A map of South Asia.

The South Asian diaspora, also known as the Desi diaspora,[1] is the group of people whose ancestral origins lie in South Asia (the Indian subcontinent), but who live outside the region.[2] There are over 44 million people in this diaspora.[3]


South Asians in the diaspora are often referred to as Desis, a term embraced by many South Asians, though controversial to some.[4][5][6]


See also: History of emigration from India

Ancient era

See also: Kala pani (taboo)

Some South Asians lived in other parts of the world for trade purposes. During the Roman Empire, a few South Asians came to Europe.[7]

Medieval era

Romani people

The Romani, also spelled Romany or Rromani ( or ) and colloquially known as the Roma (: Rom), are an ethnic group of Indo-Aryan origin who traditionally lived a nomadic, itinerant lifestyle. Linguistic and genetic evidence suggests that the Romani originated in the Indian subcontinent, in particular the region of present-day Rajasthan. Their subsequent westward migration, possibly in waves, is now believed by historians to have occurred around 1000 CE. Their original name is from the Sanskrit word and means a member of the Dom caste of travelling musicians and dancers. The Roma population moved west into the Ghaznavid Empire and later into the Byzantine Empire. The Roma are thought to have arrived in Europe around the 13th to 14th century. Although they are widely dispersed, their most concentrated populations are located in Bulgaria, Hungary, Romania, Spain, and Turkey.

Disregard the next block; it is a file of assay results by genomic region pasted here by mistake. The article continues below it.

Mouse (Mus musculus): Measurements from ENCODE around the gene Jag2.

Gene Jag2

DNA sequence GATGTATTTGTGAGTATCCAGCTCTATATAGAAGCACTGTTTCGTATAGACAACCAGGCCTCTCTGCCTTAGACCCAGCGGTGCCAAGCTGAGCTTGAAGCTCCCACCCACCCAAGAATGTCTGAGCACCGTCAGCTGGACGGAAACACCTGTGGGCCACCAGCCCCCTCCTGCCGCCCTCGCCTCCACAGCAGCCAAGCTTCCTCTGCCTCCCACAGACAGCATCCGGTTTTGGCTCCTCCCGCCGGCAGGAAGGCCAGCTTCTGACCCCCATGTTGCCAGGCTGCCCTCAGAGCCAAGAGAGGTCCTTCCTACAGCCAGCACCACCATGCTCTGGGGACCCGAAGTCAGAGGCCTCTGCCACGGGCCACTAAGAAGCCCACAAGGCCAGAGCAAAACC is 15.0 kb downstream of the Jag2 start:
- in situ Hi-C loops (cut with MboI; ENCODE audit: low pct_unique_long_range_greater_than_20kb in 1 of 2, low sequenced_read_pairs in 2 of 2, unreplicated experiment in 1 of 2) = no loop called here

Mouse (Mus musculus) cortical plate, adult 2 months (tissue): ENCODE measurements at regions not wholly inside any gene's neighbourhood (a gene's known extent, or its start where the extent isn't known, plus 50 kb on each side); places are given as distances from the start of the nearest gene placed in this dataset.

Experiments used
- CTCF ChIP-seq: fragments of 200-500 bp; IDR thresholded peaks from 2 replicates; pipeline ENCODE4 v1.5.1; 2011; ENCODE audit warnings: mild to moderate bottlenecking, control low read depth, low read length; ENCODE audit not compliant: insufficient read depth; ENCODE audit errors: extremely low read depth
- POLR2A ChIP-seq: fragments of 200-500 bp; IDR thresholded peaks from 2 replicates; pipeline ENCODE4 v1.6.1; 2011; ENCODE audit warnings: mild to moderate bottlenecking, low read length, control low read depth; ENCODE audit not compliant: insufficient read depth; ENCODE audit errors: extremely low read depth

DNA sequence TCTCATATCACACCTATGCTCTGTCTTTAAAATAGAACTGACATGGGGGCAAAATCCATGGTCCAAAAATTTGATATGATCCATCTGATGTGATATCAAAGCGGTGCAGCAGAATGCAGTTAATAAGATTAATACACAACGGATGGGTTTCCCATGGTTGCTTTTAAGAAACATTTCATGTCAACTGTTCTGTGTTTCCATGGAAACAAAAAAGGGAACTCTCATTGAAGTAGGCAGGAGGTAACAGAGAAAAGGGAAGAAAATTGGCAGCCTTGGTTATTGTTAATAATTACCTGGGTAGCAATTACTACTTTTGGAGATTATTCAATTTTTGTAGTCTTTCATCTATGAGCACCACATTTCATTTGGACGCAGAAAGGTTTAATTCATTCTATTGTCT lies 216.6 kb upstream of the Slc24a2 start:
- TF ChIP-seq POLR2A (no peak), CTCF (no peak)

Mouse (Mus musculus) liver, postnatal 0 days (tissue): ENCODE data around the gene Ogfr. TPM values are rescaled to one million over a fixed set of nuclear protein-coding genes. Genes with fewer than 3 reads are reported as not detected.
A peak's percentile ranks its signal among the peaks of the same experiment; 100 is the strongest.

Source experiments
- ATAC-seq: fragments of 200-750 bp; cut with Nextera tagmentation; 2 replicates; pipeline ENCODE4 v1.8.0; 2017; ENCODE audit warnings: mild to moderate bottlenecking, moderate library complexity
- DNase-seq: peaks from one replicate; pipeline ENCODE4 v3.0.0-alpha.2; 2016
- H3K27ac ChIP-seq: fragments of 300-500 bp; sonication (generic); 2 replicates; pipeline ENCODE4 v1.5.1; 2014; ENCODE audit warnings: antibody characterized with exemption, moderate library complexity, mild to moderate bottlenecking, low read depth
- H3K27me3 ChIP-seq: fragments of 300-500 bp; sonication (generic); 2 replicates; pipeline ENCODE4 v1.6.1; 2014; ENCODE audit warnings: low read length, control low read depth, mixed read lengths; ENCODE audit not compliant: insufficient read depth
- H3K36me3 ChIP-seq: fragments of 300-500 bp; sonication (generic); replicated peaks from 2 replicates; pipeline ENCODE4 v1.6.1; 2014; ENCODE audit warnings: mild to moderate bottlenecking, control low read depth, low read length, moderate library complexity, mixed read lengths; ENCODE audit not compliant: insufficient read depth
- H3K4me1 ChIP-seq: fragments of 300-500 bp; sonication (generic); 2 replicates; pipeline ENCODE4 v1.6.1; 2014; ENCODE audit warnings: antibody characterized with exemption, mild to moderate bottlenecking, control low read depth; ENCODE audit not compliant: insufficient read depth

In the English language, Romani people have long been known by the exonym Gypsies or Gipsies, which some Roma consider a racial slur. However, this is not always the case; for example, the term is actually preferred by most English and Welsh Romanies, and is used to refer to them in government documentation. The attendees of the first World Romani Congress in 1971 unanimously voted to reject the use of all exonyms for the Romani, including "Gypsy".

Colonial era

A statue commemorating Janey Tetary, an Indian indentured servant who died in an 1884 uprising in Suriname.[8]

During the colonial era, over 1 million South Asians were taken to other parts of the world as indentured servants.[9] South Asians also were brought to parts of Southeast Asia as part of the British Empire.[10]

Diaspora members played a significant role in opposing the British Raj as part of the Ghadar Movement.

Some South Asians, mainly from Punjab, migrated to the West Coast in the United States, and mixed with the local Mexican community.[11]

Post-colonial era

South Asians have emigrated in record numbers since the end of the colonial era in the middle of the 20th century. Many South Asians migrated to the United Kingdom and participated in its post-war economic recovery.[12][13] Some South Asians went to the Middle East for labour opportunities, though some were mistreated in a racist manner and exploited.[14][15] After the Immigration and Nationality Act of 1965 that allowed nonwhite immigration was passed, Indian-Americans became the richest ethnic group in the United States, and comprise over 10% of the labour force in computing-related fields.[16]

Because South Asians had already dispersed across the world during the colonial era, a noted aspect of the diaspora is that some of its members' families transited through several countries over generations to reach a final destination (e.g. a person's ancestors may have come from India to Africa, and then a few generations later from Africa to New Zealand).[17]



Some people in the diaspora watch South Asian cinema (mainly Bollywood), and some South Asian films feature diaspora characters. The Hindi-language Bollywood industry has played a significant role in uniting the diaspora around Hindi as a common language for exploring its South Asian heritage.[18] The diaspora's proficiency in English has also led to South Asian media catering to them using Hinglish, a hybrid of Hindi and English.[19]


A member of the diaspora playing cricket in Virginia, America.